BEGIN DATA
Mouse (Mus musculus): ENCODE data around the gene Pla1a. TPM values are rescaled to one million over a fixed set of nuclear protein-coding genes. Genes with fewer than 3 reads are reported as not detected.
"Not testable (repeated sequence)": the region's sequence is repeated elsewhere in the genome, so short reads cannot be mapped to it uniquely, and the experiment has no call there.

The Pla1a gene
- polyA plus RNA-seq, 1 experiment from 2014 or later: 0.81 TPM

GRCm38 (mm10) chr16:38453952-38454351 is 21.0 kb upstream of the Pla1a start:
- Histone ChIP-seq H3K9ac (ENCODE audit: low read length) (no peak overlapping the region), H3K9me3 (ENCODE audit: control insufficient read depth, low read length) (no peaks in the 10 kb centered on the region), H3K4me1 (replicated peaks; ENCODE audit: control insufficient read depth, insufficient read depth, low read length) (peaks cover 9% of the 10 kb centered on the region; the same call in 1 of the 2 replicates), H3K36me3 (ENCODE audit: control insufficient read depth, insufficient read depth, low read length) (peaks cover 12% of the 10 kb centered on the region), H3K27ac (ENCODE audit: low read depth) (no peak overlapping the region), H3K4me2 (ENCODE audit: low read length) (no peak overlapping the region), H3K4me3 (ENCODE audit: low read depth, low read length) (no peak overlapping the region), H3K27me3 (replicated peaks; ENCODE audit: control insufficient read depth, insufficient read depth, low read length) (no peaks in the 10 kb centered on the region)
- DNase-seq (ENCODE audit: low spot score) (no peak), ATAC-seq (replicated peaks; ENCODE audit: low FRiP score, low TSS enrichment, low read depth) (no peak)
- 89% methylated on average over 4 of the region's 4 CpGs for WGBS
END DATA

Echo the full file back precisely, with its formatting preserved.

Mouse (Mus musculus): ENCODE data around the gene Pla1a. TPM values are rescaled to one million over a fixed set of nuclear protein-coding genes. Genes with fewer than 3 reads are reported as not detected.
"Not testable (repeated sequence)": the region's sequence is repeated elsewhere in the genome, so short reads cannot be mapped to it uniquely, and the experiment has no call there.

The Pla1a gene
- polyA plus RNA-seq, 1 experiment from 2014 or later: 0.81 TPM

GRCm38 (mm10) chr16:38453952-38454351 is 21.0 kb upstream of the Pla1a start:
- Histone ChIP-seq H3K9ac (ENCODE audit: low read length) (no peak overlapping the region), H3K9me3 (ENCODE audit: control insufficient read depth, low read length) (no peaks in the 10 kb centered on the region), H3K4me1 (replicated peaks; ENCODE audit: control insufficient read depth, insufficient read depth, low read length) (peaks cover 9% of the 10 kb centered on the region; the same call in 1 of the 2 replicates), H3K36me3 (ENCODE audit: control insufficient read depth, insufficient read depth, low read length) (peaks cover 12% of the 10 kb centered on the region), H3K27ac (ENCODE audit: low read depth) (no peak overlapping the region), H3K4me2 (ENCODE audit: low read length) (no peak overlapping the region), H3K4me3 (ENCODE audit: low read depth, low read length) (no peak overlapping the region), H3K27me3 (replicated peaks; ENCODE audit: control insufficient read depth, insufficient read depth, low read length) (no peaks in the 10 kb centered on the region)
- DNase-seq (ENCODE audit: low spot score) (no peak), ATAC-seq (replicated peaks; ENCODE audit: low FRiP score, low TSS enrichment, low read depth) (no peak)
- 89% methylated on average over 4 of the region's 4 CpGs for WGBS